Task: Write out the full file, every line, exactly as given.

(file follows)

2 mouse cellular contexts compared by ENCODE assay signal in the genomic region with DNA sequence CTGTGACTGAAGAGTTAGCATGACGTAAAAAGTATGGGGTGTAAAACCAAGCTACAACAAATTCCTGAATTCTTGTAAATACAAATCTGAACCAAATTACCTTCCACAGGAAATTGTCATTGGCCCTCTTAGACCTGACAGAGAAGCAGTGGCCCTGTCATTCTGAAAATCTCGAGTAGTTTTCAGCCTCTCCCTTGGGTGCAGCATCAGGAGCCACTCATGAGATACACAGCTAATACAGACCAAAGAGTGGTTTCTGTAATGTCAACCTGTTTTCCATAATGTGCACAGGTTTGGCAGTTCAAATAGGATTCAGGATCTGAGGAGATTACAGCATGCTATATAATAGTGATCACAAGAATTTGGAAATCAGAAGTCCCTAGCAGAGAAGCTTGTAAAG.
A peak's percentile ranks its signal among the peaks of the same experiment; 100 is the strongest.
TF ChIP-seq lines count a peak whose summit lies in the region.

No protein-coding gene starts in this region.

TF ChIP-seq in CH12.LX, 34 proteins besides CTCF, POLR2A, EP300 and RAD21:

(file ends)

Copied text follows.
2 mouse cellular contexts compared by ENCODE assay signal in the genomic region with DNA sequence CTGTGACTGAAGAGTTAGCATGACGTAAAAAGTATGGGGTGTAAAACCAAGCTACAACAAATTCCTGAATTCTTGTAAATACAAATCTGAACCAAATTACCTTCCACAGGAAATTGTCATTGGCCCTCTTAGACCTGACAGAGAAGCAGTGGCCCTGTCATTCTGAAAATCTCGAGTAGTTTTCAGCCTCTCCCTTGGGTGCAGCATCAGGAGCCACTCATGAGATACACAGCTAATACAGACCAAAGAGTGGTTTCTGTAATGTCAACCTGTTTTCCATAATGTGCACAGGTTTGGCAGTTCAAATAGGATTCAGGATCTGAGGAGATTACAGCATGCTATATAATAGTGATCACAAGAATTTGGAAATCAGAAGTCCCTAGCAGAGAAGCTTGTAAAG.
A peak's percentile ranks its signal among the peaks of the same experiment; 100 is the strongest.
TF ChIP-seq lines count a peak whose summit lies in the region.

No protein-coding gene starts in this region.

TF ChIP-seq in CH12.LX, 34 proteins besides CTCF, POLR2A, EP300 and RAD21: